Janus sniffed and rubbed his nose. The rebound from his Trip subsided, leaving a lingering lust for another hit that he could feel on his lips. He stumbled to his feet, looked down at the empty Nostalgia® bottle in the sand. Perhaps, he thought, I’ll try the Redwood Rush next.
Author : Steve Smith, Staff Writer
She watched him, often, from the other side of his bedroom mirror, a floor to ceiling affair that allowed her the privilege of spectating from the comfort of her own space.
He would come and go, sometimes alone, sometimes with others. He would wrap himself in sheets of colour, most times his companions would too, but other times they would press just their flesh against one another.
This fascinated her.
The shapes his face made were peculiar, and she began to recognize them as states of being. Sometimes his face was broad, his mouth wide, insides showing white and gleaming. Other times his face creased, contracted in upon itself, on occasion becoming shiny in patches as he quivered.
An unusual specimen to be sure.
She knew she was pleasing, knew from the various shapes and colours of the creatures he kept company with that she too could be satisfying to him, be satisfied by him. She was certain that he would share with her his illuminated state of being, the broad face and gaping maw that she believed was an indication of pleasure.
While he idled, resting, she reached out to him, siphoning away vibrations from his unconscious mind. These things excited her, these random experiential happenings that he shared so unknowingly.
She needed more from him.
There were times when he would stop while passing, looking at his mirror, looking right at her, as though he knew the mirror was merely a window, a portal into her space. She knew he could not see, knew with absolute certainty, but in these moments she froze, not daring to move. Sensations of fear, the need to escape overwhelmed her, but so did the need to stay, to be with him, to have him near her. He would shake away his gaze, his visage one of unusual creases, motion and contraction.
The sensations stayed with her for a time after he departed, and she found she was developing an insatiable appetite for them.
In the darkened hours, when the only light in his space was that filtering in from the portals to his outside world, she would thin the membrane between their spaces to its limit, pressing herself as closely to it as she dared without crossing over so as to be as close to him as was possible. Sometimes he would stare at her through the darkness, unsure of what he could see.
It was one such dark period that found them only the barest distance apart. He searching the darkness with his eyes, reaching tentatively towards a mirror that no longer showed a reflection he recognized, and she pressed against the membrane from the other side, frozen in place.
The sensations that flooded her senses were overwhelming, beyond even her ability to control them. She fought the urge to escape, to slip away, to opaque the wall between them and retreat to a safe distance. When his hand touched her from the other side, it was more than she could bear.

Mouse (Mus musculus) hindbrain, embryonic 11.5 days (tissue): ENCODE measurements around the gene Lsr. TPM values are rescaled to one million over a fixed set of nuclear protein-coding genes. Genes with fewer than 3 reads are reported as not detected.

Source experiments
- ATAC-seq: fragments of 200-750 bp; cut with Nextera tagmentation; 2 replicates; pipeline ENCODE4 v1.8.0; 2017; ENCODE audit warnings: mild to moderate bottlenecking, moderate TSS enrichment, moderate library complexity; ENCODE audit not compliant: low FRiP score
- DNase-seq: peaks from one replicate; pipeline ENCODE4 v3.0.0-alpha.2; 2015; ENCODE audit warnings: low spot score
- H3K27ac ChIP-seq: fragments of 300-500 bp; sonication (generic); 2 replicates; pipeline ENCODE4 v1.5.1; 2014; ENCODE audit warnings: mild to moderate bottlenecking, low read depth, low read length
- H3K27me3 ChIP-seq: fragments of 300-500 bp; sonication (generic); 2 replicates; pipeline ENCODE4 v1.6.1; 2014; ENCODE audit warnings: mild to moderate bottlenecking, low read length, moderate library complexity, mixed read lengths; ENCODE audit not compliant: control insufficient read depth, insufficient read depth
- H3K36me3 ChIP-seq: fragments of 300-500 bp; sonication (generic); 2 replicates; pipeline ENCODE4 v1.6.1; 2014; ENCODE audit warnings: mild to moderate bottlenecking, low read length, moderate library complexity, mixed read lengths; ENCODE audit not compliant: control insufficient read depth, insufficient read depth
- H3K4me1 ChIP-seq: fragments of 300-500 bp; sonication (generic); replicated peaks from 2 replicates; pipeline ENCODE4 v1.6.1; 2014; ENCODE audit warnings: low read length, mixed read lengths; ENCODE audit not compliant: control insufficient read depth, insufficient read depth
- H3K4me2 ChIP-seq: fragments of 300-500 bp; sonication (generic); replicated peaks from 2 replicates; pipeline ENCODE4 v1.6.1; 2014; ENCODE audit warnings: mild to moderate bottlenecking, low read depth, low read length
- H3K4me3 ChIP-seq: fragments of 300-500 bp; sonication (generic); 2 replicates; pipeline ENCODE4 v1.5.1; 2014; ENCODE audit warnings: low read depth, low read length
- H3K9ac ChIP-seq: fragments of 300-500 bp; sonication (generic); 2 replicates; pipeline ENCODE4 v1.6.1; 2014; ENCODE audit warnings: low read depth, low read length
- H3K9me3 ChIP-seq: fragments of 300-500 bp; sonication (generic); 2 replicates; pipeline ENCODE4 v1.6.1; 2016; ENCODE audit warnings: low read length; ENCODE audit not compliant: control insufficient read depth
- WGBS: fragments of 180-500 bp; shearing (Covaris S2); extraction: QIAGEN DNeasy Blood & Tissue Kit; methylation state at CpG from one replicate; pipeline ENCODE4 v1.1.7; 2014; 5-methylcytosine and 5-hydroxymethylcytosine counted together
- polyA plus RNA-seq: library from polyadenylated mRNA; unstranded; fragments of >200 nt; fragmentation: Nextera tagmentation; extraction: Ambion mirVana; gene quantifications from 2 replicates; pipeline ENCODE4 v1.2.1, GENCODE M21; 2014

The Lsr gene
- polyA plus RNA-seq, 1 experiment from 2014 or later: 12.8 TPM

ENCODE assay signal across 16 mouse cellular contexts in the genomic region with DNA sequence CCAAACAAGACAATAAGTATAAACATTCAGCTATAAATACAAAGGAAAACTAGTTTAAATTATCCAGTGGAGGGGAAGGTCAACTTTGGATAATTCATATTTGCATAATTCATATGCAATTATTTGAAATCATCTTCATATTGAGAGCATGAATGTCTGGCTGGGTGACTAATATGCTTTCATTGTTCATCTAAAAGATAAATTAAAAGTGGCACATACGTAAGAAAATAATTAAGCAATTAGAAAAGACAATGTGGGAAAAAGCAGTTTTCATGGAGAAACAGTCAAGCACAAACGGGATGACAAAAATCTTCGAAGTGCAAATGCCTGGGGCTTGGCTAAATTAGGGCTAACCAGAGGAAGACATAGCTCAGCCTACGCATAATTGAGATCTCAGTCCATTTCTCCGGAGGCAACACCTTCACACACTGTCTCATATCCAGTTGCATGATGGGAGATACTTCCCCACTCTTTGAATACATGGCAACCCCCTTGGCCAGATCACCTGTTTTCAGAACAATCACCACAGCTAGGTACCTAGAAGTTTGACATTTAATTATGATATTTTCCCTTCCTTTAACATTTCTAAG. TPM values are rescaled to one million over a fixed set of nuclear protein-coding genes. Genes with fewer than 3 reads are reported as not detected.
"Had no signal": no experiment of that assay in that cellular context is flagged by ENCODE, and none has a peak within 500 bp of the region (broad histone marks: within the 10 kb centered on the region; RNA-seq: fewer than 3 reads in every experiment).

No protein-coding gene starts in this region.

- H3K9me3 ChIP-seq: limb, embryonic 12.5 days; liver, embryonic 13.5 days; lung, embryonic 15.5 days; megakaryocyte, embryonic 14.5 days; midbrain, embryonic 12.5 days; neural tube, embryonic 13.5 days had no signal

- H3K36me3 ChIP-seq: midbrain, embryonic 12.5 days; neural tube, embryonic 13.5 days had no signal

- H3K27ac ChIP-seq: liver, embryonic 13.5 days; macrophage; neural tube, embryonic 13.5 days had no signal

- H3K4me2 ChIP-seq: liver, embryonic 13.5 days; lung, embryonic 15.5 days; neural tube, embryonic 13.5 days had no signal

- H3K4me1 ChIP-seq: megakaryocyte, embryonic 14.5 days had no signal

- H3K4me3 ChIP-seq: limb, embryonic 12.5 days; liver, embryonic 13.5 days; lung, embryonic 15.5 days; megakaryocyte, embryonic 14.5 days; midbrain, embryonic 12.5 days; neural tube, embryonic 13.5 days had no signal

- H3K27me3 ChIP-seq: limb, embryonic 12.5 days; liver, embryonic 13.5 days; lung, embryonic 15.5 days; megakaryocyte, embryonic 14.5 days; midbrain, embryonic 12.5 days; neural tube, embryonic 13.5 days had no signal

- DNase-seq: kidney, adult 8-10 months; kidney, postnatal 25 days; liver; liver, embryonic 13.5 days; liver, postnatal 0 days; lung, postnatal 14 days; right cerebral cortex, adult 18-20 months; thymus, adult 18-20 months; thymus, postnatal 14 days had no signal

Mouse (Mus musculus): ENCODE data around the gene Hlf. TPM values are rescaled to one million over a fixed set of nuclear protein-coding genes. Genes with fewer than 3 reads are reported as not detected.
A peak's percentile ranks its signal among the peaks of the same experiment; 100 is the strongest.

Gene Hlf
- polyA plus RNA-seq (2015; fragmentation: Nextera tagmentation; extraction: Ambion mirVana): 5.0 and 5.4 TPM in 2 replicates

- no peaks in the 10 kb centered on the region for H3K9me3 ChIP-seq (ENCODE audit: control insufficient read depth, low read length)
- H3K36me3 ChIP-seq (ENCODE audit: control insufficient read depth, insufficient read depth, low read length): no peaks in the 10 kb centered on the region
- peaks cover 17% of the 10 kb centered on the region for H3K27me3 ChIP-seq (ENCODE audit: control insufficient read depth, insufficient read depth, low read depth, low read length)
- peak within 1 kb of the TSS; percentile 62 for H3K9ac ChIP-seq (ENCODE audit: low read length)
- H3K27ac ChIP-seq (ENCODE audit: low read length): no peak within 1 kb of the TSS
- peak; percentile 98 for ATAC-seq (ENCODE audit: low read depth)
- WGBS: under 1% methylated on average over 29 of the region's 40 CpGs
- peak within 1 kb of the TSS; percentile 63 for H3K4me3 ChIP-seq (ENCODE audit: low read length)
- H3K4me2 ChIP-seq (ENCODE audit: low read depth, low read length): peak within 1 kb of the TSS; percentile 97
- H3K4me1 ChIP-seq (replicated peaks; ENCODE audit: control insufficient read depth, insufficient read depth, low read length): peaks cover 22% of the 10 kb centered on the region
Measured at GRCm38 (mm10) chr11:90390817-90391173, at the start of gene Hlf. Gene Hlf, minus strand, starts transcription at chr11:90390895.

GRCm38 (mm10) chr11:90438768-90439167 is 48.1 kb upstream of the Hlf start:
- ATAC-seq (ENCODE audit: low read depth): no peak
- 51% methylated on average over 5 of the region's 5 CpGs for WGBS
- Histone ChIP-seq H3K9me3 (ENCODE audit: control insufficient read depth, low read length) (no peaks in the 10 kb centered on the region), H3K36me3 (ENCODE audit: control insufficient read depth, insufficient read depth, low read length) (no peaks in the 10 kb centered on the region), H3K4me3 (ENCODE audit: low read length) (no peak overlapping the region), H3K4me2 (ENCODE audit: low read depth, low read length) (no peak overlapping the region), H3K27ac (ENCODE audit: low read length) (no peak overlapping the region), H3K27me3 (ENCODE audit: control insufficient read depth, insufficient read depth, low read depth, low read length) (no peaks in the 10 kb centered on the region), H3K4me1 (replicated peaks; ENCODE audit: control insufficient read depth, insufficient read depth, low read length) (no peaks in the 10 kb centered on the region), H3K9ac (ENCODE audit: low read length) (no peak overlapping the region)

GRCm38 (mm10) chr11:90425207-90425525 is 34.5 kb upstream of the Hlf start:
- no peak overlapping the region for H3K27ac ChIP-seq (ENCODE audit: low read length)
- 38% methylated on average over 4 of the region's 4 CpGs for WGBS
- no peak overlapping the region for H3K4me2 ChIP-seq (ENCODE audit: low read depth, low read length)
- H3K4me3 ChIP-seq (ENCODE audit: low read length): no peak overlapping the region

He slipped easily through the membrane, joining her in her own space without resistance. Where his hand first contacted her skin, she felt the heat of his presence, and she craved more of it. Enveloping him, she watched as his face began to undulate through the variations she was sure were those of pleasure. His eyes widened, his mouth opened, white endoskeletal elements exposed. His mouth gaped, closed and opened again, eyes wider as his body undulated, his fire radiating outward from him, through her into the cold vacuum of her space.
She found him beautiful, first in motion, then still.
Recognizing his stillness as a rest state, she contented herself with holding him as he cooled.
Author : Duncan Shields, Staff Writer
We had created a society free of disease and violence. We had a society that was centered on fun and learning. We had a society that knew the difference between entertainment and education. We had cross-bred to the point that there were no more ‘races’ left.
We had a peaceful empire that spanned three systems and an average individual life expectancy of five hundred years.
Human beings have always thought of each point in their history as their most advanced. It’s like there’s a temporal egotism that says This, Right Here, Is the Best We’ve Ever Been stamped into everyone’s brain.
I suppose that’s what screwed us up as well. They say pride goeth before a fall.
We should never have woken them up.
There was a system wide ‘awakening’ party that had been organized for a decade. Everyone that had ever been put into cryogenic storage was taken out, cured, cloned, re-canted, simmed or given a construct and brought back to life on the same day.
It was joyous. Great15 grandchildren met with ancestors for the first time. Wet, happy eyes looked at historical figures live and breathe. Great learned minds were brought to us intact. It was seen as a heartfelt victory of the soul for all of humanity.
It was the stupidest thing we’d ever done.
Remember, we looked at warfare like witch-burning; an embarrassing footnote on our race’s way to glory. We hadn’t had a war in two centuries. We had no idea.